The California-based pop-up restaurant is making its third return to Lancaster on Tuesday, September 22. Once again, the red bus will be heading for Tom Culton’s farm in Silver Spring. There, guest chef Mitch Prensky (from Supper in Philadelphia) will oversee the menu. OITF’s website declares that the farm tour at Culton Organics is “amazingly good” and might just qualify as the “highlight of the year.” Not a bad review, considering the stops OITF makes over the course of a year. Details: Visit outstandinginthefield.com.

Roots Country Market & Auction

If it’s Tuesday, it’s Roots! This indoor/outdoor market that boasts 200+ standholders has been in operation since 1925. You must visit the flea market that’s located in a mill across the street from the market. Hours are 9 a.m.-9 p.m. through October. 705 Greystone Rd., Manheim. Details: Call 898-7811 or visit rootsmarket.com.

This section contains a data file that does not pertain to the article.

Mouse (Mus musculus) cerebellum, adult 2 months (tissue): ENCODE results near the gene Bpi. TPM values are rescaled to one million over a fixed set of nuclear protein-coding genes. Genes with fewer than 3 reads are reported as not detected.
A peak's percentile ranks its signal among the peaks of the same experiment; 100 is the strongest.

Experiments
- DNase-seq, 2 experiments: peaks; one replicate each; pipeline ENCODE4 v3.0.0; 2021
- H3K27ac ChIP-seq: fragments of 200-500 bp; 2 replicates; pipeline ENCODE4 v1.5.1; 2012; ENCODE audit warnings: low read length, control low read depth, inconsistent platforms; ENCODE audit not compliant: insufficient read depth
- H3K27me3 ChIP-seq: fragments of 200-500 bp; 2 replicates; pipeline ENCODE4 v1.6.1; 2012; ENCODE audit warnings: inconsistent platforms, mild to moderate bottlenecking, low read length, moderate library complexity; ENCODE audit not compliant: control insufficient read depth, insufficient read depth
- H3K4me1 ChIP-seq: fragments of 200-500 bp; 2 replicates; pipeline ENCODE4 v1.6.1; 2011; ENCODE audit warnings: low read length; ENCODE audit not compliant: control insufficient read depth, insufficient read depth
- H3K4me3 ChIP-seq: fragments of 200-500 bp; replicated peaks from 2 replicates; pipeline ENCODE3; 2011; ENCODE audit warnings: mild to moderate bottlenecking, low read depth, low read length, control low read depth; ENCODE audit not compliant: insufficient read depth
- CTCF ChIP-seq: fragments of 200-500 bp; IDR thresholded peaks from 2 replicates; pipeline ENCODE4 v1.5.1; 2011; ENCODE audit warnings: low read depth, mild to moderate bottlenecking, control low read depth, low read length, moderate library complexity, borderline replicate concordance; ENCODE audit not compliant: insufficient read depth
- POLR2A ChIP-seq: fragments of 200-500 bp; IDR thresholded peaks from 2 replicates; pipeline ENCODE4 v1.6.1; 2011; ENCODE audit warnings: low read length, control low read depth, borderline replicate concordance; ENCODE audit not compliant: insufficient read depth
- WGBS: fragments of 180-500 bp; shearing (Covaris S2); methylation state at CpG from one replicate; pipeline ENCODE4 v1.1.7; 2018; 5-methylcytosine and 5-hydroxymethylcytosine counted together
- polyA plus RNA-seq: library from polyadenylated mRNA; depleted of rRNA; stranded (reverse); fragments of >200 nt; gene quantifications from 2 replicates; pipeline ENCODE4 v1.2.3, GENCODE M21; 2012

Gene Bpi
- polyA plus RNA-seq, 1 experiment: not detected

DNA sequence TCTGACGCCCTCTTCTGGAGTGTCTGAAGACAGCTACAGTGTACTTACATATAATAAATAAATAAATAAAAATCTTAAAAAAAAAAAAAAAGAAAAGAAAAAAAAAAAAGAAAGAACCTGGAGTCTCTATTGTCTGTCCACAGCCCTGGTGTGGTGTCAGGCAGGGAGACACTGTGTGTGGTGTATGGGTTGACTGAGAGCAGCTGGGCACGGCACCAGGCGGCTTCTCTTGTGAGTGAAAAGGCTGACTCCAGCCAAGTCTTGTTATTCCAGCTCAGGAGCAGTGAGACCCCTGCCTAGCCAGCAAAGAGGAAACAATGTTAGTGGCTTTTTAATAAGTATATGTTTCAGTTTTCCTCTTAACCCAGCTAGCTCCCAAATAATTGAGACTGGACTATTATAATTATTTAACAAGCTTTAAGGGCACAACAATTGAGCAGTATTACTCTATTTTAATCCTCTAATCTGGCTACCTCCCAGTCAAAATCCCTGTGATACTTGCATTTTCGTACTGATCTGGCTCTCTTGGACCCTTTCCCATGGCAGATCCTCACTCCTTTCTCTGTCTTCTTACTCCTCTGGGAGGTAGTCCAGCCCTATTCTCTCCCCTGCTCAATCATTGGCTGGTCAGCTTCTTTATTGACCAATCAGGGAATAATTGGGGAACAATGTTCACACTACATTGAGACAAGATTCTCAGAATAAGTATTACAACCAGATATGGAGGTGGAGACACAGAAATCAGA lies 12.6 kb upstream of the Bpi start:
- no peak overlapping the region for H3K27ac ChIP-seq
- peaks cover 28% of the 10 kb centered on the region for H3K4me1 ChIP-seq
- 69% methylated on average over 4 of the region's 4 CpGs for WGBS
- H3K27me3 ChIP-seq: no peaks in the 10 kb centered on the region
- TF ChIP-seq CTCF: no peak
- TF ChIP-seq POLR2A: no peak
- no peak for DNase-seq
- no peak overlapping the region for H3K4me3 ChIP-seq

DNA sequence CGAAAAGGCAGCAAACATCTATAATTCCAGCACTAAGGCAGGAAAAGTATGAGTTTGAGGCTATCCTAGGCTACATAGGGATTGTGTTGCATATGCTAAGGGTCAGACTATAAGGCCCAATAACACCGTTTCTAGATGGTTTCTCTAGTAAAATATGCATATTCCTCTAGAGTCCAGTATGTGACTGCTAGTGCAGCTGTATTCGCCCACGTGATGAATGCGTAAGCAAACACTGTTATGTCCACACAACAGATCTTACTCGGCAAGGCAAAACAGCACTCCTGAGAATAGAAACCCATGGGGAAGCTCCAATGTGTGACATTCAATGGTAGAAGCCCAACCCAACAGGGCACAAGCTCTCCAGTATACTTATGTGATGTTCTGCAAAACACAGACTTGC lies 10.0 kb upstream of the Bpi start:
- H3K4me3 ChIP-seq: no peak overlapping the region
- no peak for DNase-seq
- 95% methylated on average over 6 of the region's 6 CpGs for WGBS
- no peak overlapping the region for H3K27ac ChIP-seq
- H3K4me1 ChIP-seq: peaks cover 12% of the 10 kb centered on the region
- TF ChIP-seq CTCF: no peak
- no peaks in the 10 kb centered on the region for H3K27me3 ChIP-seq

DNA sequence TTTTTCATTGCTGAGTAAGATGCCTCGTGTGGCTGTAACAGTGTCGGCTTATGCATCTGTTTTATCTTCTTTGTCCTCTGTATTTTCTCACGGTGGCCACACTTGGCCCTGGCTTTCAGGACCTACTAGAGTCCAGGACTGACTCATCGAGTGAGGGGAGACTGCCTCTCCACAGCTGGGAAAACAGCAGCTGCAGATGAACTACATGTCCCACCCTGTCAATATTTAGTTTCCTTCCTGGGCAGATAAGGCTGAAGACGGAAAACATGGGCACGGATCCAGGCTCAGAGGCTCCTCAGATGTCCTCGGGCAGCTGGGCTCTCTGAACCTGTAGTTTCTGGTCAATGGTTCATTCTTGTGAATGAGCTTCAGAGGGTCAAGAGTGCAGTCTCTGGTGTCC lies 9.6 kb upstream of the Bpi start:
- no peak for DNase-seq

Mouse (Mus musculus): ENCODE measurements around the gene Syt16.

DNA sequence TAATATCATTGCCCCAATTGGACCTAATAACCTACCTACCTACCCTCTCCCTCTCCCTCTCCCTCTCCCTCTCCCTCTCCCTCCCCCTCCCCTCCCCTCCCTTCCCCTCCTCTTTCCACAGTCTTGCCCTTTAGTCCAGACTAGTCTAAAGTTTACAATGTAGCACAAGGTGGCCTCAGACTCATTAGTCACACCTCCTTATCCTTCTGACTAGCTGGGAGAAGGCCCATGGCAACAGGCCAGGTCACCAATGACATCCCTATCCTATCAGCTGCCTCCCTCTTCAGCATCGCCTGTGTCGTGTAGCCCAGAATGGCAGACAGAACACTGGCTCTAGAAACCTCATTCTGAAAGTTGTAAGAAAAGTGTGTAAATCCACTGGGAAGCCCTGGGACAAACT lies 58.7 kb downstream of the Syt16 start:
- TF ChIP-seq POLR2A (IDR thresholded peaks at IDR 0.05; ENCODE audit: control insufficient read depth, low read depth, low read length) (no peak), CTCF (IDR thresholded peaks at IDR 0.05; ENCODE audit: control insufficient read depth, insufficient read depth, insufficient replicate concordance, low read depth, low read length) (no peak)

blue rock Tomato Festival

Lancaster County’s iconic tomato is celebrated along the banks of the Susquehanna each July. Hosted by Blue Rock Fire Rescue, this year’s dates are July 11 and 18. This will be festival No. 58, making it one of the country’s longest-running tomato festivals (Kendall-Jackson’s renowned festival in California is only 18 years old, while Virginia’s Hanover Tomato Festival is celebrating No. 36). Menu includes tomato sandwiches, chicken corn soup, burgers, hot dogs, funnel cakes, ice cream and more. Entertainment will include music from Border Line (July 11) and Flamin’ Dick & the Hot Rods (July 18). 5-10 p.m. Washington Boro Community Park (Routes 999/441). Details: Call 872-9345 or visit bluerockfire.com.

Wine & Cheese Train

Have dinner plans for Saturday night? Why not do before-dinner drinks aboard the Strasburg Rail Road? Guests can relax in one of the Parlor or Lounge cars as they take in the farmland views along the route and enjoy local wines and cheeses. Trains depart at 7 p.m. on summer Saturdays through August. Details: Call 866-725-9666 or visit strasburgrailroad.com.